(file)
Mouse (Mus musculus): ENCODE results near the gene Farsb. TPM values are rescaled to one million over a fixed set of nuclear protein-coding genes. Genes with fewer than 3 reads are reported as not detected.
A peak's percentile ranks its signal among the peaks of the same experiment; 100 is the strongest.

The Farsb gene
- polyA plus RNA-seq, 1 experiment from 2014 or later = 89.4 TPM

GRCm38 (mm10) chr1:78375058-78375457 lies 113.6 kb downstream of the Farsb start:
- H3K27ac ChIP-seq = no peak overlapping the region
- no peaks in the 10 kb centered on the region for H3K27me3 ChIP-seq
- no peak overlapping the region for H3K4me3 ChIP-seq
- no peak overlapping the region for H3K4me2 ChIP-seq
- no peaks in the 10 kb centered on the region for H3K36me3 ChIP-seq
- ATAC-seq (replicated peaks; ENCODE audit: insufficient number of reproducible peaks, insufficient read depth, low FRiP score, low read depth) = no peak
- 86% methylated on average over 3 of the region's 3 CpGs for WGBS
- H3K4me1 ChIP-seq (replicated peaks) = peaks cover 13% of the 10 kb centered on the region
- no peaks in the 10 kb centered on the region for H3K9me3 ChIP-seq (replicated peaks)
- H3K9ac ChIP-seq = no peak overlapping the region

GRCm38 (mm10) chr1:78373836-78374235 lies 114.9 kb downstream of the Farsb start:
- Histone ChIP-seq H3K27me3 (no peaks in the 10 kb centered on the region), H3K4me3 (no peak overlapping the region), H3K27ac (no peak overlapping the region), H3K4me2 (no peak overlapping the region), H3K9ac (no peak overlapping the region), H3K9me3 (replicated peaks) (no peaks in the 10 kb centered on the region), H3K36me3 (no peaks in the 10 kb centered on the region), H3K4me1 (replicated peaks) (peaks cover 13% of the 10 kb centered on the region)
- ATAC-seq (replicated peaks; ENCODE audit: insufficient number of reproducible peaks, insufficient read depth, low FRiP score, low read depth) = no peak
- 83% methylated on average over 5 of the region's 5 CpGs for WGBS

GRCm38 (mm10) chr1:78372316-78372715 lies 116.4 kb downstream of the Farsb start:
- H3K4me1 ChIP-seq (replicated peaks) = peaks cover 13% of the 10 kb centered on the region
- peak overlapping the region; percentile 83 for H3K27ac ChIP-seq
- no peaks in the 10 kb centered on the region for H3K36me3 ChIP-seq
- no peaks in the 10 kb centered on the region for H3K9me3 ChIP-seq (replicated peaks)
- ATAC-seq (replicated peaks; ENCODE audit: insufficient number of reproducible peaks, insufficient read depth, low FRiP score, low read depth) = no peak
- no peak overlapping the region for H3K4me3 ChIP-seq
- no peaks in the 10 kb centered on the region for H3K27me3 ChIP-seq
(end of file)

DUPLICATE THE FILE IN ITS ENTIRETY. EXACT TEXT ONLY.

Mouse (Mus musculus): ENCODE results near the gene Farsb. TPM values are rescaled to one million over a fixed set of nuclear protein-coding genes. Genes with fewer than 3 reads are reported as not detected.
A peak's percentile ranks its signal among the peaks of the same experiment; 100 is the strongest.

The Farsb gene
- polyA plus RNA-seq, 1 experiment from 2014 or later = 89.4 TPM

GRCm38 (mm10) chr1:78375058-78375457 lies 113.6 kb downstream of the Farsb start:
- H3K27ac ChIP-seq = no peak overlapping the region
- no peaks in the 10 kb centered on the region for H3K27me3 ChIP-seq
- no peak overlapping the region for H3K4me3 ChIP-seq
- no peak overlapping the region for H3K4me2 ChIP-seq
- no peaks in the 10 kb centered on the region for H3K36me3 ChIP-seq
- ATAC-seq (replicated peaks; ENCODE audit: insufficient number of reproducible peaks, insufficient read depth, low FRiP score, low read depth) = no peak
- 86% methylated on average over 3 of the region's 3 CpGs for WGBS
- H3K4me1 ChIP-seq (replicated peaks) = peaks cover 13% of the 10 kb centered on the region
- no peaks in the 10 kb centered on the region for H3K9me3 ChIP-seq (replicated peaks)
- H3K9ac ChIP-seq = no peak overlapping the region

GRCm38 (mm10) chr1:78373836-78374235 lies 114.9 kb downstream of the Farsb start:
- Histone ChIP-seq H3K27me3 (no peaks in the 10 kb centered on the region), H3K4me3 (no peak overlapping the region), H3K27ac (no peak overlapping the region), H3K4me2 (no peak overlapping the region), H3K9ac (no peak overlapping the region), H3K9me3 (replicated peaks) (no peaks in the 10 kb centered on the region), H3K36me3 (no peaks in the 10 kb centered on the region), H3K4me1 (replicated peaks) (peaks cover 13% of the 10 kb centered on the region)
- ATAC-seq (replicated peaks; ENCODE audit: insufficient number of reproducible peaks, insufficient read depth, low FRiP score, low read depth) = no peak
- 83% methylated on average over 5 of the region's 5 CpGs for WGBS

GRCm38 (mm10) chr1:78372316-78372715 lies 116.4 kb downstream of the Farsb start:
- H3K4me1 ChIP-seq (replicated peaks) = peaks cover 13% of the 10 kb centered on the region
- peak overlapping the region; percentile 83 for H3K27ac ChIP-seq
- no peaks in the 10 kb centered on the region for H3K36me3 ChIP-seq
- no peaks in the 10 kb centered on the region for H3K9me3 ChIP-seq (replicated peaks)
- ATAC-seq (replicated peaks; ENCODE audit: insufficient number of reproducible peaks, insufficient read depth, low FRiP score, low read depth) = no peak
- no peak overlapping the region for H3K4me3 ChIP-seq
- no peaks in the 10 kb centered on the region for H3K27me3 ChIP-seq